SHERIDAN — The volunteers behind the well-groomed trails off of US-14 transferred leadership ahead of the 2017-2018 winter season. Curt Schwamb, one of the founding fathers of the Black Mountain Nordic Club, handed the presidential title to two-year club board member, Dave Todd.
Dave Todd joined the club five years ago and transitioned into an elected board position after three years to be more active in the club. Cross-country skiing remains one of his favorite activities and he hopes to bring the joy of the outdoor sport to a wider variety of people in his new position.
Schwamb leaves a well-established club in Todd’s hands, as well as a high standard of care. The upkeep for the trails brought Schwamb up the mountain around 26 times last season.
Schwamb’s hope with stepping down is to use more of his time on the mountain for recreation instead of mainly upkeep, although he loves benefitting from the fruits of his labor.
“It’s fun to go up there and see other people enjoying it, also,” Schwamb said.
The purpose of starting the club, also an established 501(c)(3) nonprofit since 2001, was to help the US Forest Service enforce the rule of not allowing dogs on trails groomed specifically for skiers. Schwamb, with the help of other founding member Jim Goodwin, established the trails back in the early 1980s. Sibley and Cutler trails remain the most popular along US-14, with Cutler now allowing dogs.
Schwamb, who also helps groom the South Park ski trail within city limits, hopes to gain back free time and help Todd delegate the overwhelming duties of maintenance, project organization and event planning beyond the presidential position and into the hands of club members.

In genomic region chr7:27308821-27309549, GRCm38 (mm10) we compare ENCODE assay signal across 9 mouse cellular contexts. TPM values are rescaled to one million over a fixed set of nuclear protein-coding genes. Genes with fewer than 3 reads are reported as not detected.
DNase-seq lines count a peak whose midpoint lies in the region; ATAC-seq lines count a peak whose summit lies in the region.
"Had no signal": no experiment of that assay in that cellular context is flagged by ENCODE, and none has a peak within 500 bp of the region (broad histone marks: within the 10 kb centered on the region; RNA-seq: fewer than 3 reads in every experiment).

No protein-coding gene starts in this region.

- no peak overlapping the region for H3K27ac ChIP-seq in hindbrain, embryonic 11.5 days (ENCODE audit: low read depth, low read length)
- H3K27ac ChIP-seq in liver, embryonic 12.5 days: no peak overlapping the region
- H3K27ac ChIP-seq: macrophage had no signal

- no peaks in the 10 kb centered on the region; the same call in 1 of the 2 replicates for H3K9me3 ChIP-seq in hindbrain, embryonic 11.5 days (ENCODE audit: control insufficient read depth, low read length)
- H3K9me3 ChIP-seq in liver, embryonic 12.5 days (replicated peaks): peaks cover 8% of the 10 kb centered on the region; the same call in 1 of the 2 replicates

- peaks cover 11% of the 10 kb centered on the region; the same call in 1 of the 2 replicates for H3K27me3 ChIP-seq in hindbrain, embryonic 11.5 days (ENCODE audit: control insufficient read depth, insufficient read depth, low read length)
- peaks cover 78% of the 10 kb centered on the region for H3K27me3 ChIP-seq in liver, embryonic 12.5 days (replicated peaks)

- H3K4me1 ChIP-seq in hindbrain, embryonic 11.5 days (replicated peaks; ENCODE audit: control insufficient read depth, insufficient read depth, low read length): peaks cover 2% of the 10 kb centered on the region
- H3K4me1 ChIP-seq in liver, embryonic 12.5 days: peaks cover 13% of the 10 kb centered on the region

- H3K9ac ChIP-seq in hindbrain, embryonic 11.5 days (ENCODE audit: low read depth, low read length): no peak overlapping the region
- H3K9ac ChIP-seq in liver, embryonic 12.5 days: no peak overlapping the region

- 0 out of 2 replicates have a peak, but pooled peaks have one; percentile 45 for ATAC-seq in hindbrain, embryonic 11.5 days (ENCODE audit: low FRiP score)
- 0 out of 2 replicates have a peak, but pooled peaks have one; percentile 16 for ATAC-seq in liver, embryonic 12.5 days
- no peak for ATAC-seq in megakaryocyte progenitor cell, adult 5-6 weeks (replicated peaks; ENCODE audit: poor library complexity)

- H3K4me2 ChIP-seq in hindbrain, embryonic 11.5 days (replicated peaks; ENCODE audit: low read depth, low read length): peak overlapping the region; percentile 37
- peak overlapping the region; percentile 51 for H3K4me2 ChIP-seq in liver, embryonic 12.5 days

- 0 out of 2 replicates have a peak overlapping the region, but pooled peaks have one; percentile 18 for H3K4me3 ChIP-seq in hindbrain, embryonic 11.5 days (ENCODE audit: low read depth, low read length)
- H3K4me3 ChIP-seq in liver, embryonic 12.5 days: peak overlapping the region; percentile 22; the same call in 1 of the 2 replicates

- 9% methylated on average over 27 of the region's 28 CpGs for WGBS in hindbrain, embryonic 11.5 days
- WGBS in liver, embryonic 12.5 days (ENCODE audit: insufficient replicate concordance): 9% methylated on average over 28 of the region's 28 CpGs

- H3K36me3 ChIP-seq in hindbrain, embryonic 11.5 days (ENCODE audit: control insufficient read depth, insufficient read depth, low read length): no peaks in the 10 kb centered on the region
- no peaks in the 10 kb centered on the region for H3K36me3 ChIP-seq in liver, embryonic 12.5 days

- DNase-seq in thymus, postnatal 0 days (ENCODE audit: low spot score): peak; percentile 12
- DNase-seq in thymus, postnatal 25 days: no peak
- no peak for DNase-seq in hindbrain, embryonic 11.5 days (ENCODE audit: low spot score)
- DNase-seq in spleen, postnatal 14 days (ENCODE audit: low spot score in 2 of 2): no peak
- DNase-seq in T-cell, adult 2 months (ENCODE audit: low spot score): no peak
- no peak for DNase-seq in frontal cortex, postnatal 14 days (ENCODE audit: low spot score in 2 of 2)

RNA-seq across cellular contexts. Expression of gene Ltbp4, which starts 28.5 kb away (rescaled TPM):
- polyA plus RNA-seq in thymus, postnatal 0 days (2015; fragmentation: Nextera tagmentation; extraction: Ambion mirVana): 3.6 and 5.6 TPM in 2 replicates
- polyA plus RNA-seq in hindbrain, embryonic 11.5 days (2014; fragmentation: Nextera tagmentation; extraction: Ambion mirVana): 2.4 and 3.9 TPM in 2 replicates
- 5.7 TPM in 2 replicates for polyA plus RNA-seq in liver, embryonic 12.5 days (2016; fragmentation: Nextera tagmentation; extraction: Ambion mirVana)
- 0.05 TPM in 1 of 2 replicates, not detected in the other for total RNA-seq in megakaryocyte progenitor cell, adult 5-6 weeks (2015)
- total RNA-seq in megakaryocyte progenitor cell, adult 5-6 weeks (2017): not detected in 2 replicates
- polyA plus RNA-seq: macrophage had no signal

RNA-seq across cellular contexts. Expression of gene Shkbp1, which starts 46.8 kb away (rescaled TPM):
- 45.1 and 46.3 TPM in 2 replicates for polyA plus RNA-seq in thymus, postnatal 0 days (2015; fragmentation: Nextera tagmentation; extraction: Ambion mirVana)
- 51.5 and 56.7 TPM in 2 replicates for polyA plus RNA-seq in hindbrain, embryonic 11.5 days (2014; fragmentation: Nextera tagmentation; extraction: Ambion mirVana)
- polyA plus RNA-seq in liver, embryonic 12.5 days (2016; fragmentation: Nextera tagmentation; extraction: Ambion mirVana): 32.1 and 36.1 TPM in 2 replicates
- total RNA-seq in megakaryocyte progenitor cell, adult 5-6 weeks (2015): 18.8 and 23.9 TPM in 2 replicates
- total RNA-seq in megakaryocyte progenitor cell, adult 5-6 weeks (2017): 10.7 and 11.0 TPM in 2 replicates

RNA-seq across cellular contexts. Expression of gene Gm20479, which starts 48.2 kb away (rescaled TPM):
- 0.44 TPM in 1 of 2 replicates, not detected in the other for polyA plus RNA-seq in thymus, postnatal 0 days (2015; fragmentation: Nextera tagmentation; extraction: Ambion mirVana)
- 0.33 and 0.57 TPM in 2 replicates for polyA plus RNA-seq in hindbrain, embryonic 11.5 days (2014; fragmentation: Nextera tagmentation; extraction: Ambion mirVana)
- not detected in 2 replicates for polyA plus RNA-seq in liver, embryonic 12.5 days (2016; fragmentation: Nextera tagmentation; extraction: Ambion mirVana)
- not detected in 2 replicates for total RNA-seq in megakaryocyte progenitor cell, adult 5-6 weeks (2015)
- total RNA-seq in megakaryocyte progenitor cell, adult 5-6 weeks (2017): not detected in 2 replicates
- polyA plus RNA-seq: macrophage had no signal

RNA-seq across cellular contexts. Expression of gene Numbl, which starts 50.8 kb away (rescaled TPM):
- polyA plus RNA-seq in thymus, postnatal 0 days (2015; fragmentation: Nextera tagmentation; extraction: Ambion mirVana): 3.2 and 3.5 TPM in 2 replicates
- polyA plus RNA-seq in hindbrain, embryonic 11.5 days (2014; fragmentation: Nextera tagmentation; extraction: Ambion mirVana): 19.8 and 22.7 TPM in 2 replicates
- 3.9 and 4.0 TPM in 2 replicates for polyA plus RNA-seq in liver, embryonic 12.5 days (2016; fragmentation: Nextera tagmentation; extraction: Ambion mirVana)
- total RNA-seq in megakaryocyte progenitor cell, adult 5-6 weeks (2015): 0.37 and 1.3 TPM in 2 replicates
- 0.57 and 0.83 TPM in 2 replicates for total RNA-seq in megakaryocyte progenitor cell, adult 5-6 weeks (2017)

“It’s a transition,” Schwamb said. “Everybody’s busy. A lot of people have families and stuff like that, but if we can get a few people to commit a little bit of time, it’ll get done.”
Todd brings in energy, new ideas and prior experience with delegating responsibilities. Todd plans to continue moonlit ski events for the season as well as add an additional daytime skiing event on a Saturday in February. He hopes to further involve the YMCA or other clubs to bring more variety in the people utilizing the trails.
With those additional events, Todd will look to members and other volunteers to step up, take charge and transform the club into a truly engaging and involved group.
The common thread among both leaders remains the passion for the outdoors, group activities and providing a safe, smooth ride for all recreators utilizing the trails. Todd’s favorite parts of the club are the friendships and knowing the trails are groomed and in good shape so everybody enjoys the skiing.
“If you’re tired of staying indoors, get out and enjoy it,” Todd said. “If nothing else, snowshoe up to the warming hut and have a picnic lunch on a nice, warm, wintery day.”
Events through the Black Mountain Nordic Club will start up again in January, with Todd leading the charge and Schwamb enjoying the club as a more low-key member or possibly switching roles with Todd and serving as a board member.
However the roles shake out, both Todd and Schwamb will take full advantage of the trails as they push to share their passion with others.